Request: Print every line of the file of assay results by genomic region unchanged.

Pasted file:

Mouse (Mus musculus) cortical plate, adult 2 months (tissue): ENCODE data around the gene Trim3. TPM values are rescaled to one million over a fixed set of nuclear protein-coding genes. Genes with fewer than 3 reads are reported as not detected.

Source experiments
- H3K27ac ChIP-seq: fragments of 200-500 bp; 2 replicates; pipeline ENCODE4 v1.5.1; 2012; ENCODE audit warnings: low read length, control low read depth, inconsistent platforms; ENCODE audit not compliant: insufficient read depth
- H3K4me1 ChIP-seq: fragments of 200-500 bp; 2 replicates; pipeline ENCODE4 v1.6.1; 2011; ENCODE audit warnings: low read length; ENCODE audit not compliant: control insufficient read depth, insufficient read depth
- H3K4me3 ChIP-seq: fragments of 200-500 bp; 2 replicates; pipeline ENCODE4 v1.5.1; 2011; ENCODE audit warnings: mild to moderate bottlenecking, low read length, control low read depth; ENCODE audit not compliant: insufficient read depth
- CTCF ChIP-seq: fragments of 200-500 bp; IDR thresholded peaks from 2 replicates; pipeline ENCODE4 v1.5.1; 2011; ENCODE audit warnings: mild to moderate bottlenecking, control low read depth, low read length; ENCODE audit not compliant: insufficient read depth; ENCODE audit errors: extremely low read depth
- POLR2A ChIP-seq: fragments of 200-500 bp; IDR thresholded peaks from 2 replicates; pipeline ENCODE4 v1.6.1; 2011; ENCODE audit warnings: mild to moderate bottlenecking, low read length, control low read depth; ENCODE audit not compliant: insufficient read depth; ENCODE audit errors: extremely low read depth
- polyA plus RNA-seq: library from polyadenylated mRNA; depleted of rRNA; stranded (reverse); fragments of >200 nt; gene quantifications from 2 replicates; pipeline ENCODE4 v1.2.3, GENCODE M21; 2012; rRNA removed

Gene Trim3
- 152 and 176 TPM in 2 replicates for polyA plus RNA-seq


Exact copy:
Mouse (Mus musculus) cortical plate, adult 2 months (tissue): ENCODE data around the gene Trim3. TPM values are rescaled to one million over a fixed set of nuclear protein-coding genes. Genes with fewer than 3 reads are reported as not detected.

Source experiments
- H3K27ac ChIP-seq: fragments of 200-500 bp; 2 replicates; pipeline ENCODE4 v1.5.1; 2012; ENCODE audit warnings: low read length, control low read depth, inconsistent platforms; ENCODE audit not compliant: insufficient read depth
- H3K4me1 ChIP-seq: fragments of 200-500 bp; 2 replicates; pipeline ENCODE4 v1.6.1; 2011; ENCODE audit warnings: low read length; ENCODE audit not compliant: control insufficient read depth, insufficient read depth
- H3K4me3 ChIP-seq: fragments of 200-500 bp; 2 replicates; pipeline ENCODE4 v1.5.1; 2011; ENCODE audit warnings: mild to moderate bottlenecking, low read length, control low read depth; ENCODE audit not compliant: insufficient read depth
- CTCF ChIP-seq: fragments of 200-500 bp; IDR thresholded peaks from 2 replicates; pipeline ENCODE4 v1.5.1; 2011; ENCODE audit warnings: mild to moderate bottlenecking, control low read depth, low read length; ENCODE audit not compliant: insufficient read depth; ENCODE audit errors: extremely low read depth
- POLR2A ChIP-seq: fragments of 200-500 bp; IDR thresholded peaks from 2 replicates; pipeline ENCODE4 v1.6.1; 2011; ENCODE audit warnings: mild to moderate bottlenecking, low read length, control low read depth; ENCODE audit not compliant: insufficient read depth; ENCODE audit errors: extremely low read depth
- polyA plus RNA-seq: library from polyadenylated mRNA; depleted of rRNA; stranded (reverse); fragments of >200 nt; gene quantifications from 2 replicates; pipeline ENCODE4 v1.2.3, GENCODE M21; 2012; rRNA removed

Gene Trim3
- 152 and 176 TPM in 2 replicates for polyA plus RNA-seq